NEW YORK — Each summer, New York radio station Hot 97 gives the hip-hop community something to talk about for the rest of the year.
Something crazy always happens, whether it be a classic performance, like Puff Daddy bringing the whole Bad Boy crew in the late ’90s, or a spark of beef, like when the Game delivered a faux beatdown to a man in a rat suit and called off a truce with 50 Cent last year
This year, classic performances seemed more likely because Sunday’s headliners at Giants Stadium — Mary J. Blige and Busta Rhymes — really have no rap beef to speak of. Neither do Jermaine Dupri, Dem Franchize Boyz, Sean Paul, Three 6 Mafia, Remy Ma, T.I., Ne-Yo, Chris Brown or Young Jeezy. The only ones who could have used the infamous Summer Jam screen (which artists use to put their rivals on blast) are the Diplomats, who make their disdain for Jay-Z very public.
Last year the Dips were given a very unceremonious second-performance slot during the show. That means that as people were still filing in — many with their hearts set on seeing Cam’ron, Juelz Santana, Jim Jones and crew — the group was finishing a brief performance. This year, Hot 97 tried to make amends by letting the Dips go on last.
When Summer Jam’s last acts hit the stage in past years (Eminem, R. Kelly, Snoop Dogg), a large portion of the crowd was either in the parking lot or on the New Jersey turnpike heading home. Not this year.
As the Dips hit the stage Sunday night, one big question hung over the crowd: Would Cam’ron, who just a few days ago released a dis track aimed at Hov, strike on a major stage? Nope. Cam & Co. didn’t even mention Jay’s name. The Diplomats started with Juelz Santana and Jim Jones, who performed the street anthems “G’s Up,” “Oh Yes” and “There It Go.”
The Dip family had a good 50 people onstage, looking almost as deep as the crowd that paid to see them. Cam was introduced to a thunderous roar, coming on with “I Really Mean It” and later carrying the momentum to “Wet Wipes.”
Busta Rhymes’ set came right before the Dips’, and he got the crowd laughing when he entered the stage wearing Jeremy Shockey’s New York Giants jersey with shoulder pads and a helmet. Bust did get love, but he probably would have been able to maintain frenzied feedback throughout his set if he would have stuck with his earlier catalog rather than newer Big Bang songs like “Get You Some” and “In the Ghetto.” The MC told the audience that it may not know his new material but will learn it by the time he rocks the next Summer Jam.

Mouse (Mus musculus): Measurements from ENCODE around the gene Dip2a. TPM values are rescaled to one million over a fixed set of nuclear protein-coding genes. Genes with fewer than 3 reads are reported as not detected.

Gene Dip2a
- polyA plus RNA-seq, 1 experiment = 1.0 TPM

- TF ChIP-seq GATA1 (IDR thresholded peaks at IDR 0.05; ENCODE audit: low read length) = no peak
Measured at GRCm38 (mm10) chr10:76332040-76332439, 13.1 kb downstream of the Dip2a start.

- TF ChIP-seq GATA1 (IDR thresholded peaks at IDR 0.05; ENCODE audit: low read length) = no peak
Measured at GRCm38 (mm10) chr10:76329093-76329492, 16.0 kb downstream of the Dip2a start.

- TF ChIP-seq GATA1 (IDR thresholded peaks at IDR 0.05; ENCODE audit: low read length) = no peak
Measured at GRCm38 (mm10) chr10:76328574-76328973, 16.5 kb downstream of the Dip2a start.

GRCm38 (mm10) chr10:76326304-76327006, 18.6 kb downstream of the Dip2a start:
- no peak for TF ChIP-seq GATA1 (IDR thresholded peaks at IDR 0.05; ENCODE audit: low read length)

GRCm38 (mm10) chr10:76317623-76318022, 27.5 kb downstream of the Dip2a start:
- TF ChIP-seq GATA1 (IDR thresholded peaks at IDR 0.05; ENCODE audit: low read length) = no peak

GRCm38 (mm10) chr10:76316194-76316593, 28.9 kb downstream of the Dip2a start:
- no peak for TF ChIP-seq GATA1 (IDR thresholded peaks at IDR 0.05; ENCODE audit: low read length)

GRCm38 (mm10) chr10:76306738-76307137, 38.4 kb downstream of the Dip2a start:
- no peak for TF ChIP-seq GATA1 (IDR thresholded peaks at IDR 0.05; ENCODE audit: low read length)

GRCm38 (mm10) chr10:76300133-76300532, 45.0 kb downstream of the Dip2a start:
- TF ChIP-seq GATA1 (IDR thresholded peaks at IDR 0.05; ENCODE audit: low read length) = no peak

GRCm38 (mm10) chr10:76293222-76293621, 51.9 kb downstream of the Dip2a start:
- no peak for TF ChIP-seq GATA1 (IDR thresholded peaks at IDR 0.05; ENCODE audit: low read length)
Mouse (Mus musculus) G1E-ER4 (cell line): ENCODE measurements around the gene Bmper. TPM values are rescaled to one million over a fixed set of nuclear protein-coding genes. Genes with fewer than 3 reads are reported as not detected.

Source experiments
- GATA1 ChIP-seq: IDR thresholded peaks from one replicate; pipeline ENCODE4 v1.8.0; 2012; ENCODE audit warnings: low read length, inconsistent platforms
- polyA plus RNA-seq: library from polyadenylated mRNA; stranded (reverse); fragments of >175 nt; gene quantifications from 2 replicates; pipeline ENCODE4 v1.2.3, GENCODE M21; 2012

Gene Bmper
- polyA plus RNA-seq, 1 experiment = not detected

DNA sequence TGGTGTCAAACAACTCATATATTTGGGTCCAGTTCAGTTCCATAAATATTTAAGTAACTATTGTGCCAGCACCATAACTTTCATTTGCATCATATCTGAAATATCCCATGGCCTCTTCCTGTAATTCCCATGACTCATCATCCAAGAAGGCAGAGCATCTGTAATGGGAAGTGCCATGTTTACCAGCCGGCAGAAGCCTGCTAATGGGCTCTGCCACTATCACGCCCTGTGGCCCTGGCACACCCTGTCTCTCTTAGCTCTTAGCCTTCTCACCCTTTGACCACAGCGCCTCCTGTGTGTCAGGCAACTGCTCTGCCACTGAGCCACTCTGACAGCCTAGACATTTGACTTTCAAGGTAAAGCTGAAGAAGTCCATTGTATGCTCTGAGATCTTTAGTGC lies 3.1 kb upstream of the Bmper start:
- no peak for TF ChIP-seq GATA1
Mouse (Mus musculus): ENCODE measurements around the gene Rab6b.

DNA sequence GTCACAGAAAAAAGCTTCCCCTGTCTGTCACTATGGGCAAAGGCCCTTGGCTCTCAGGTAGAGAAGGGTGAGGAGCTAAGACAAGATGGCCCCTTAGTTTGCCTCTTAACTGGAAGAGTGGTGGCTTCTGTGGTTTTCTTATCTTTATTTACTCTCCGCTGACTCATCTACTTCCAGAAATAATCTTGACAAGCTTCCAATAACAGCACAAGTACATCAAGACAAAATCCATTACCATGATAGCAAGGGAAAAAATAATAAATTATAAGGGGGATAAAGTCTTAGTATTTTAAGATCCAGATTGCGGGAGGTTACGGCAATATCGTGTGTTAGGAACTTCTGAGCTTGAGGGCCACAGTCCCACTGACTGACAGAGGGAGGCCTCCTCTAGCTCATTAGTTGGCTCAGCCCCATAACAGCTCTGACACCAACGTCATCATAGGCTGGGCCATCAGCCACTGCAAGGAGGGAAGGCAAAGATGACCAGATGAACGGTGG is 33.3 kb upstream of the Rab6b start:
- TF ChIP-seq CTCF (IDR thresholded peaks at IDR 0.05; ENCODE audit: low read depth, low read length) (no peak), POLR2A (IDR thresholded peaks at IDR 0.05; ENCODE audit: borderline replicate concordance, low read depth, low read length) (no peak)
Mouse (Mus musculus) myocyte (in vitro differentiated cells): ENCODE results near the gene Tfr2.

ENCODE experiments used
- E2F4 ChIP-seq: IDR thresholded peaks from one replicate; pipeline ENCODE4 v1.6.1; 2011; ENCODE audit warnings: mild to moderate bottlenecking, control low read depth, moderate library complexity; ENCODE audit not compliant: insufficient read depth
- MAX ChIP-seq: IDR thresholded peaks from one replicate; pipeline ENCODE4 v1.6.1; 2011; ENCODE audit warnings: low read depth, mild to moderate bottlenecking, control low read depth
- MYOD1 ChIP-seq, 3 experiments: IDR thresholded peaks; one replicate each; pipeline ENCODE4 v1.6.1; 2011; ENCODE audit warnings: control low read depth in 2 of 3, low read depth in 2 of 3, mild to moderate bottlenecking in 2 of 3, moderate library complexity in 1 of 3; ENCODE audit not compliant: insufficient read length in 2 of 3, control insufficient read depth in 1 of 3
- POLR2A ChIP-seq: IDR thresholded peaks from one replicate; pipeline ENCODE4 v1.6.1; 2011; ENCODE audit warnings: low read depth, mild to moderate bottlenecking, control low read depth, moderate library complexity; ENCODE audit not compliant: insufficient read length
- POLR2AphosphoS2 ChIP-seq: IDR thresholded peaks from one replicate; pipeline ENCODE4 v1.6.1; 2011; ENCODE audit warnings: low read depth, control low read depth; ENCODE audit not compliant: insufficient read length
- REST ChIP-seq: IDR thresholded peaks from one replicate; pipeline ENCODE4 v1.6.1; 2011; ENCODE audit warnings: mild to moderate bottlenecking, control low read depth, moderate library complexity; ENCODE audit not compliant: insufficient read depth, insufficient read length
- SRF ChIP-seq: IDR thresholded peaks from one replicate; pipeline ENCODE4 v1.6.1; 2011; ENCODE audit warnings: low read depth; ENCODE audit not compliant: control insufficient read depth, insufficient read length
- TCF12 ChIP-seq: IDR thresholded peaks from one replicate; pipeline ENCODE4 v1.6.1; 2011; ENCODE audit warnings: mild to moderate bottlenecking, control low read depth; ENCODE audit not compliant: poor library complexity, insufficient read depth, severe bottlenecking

Busta paraded out several legends toward the end of his set, including the Wu-Tang Clan for “Triumph” and Rakim for “Eric B. Is President.” Not to be outdone, Big Daddy Kane came out for “Warm It Up, Kane.” The guests didn’t end there: Slick Rick came out for “Children’s Story,” Q-Tip followed for “Scenario,” and the set closed with Busta and Swizz Beatz performing “New York Sh–” with all the legends onstage.
But Jermaine Dupri got the award for the most stunting with guest appearances on Sunday. Not only did JD bring out his girlfriend, Janet Jackson, during his set with Dem Franchize Boyz (Janet kissed him on the lips before walking off and waving to the crowd), but he also invited Mariah Carey. For some reason, MC could not sing, but they played “We Belong Together,” and the crowd sang along. Mariah mimed the words and waved the crowd as well.
T.I.’s show was basically an abbreviated version of the concert he gave at the Apollo a few days earlier but when he was getting ready to give the fans his biggest hit, “What You Know About That,” his mic was cut. Just like Young Jeezy earlier in the night as he was getting into “Go Crazy,” Tip apparently ran out of his allotted time.
The audience began to boo — not at Tip, but at Hot 97. The crowd had stood patiently through the rain and paid more than $100 per ticket, and T.I. had flown into Jersey that same morning after being in L.A. for the MTV Movie Awards on Saturday.
Jamie Foxx, who sang “Live in the Sky” with T.I., had his own surprise guest: LL Cool J. LL came out, and he and Foxx acknowledged that they used to have beef, but all is settled. “All I ever wanted to be was your hype man,” Foxx told LL.
Still, Summer Jam was missing that one monumental Summer Jam moment. With no Jay, no 50, no Nas, there was no one who really left the stage in shambles.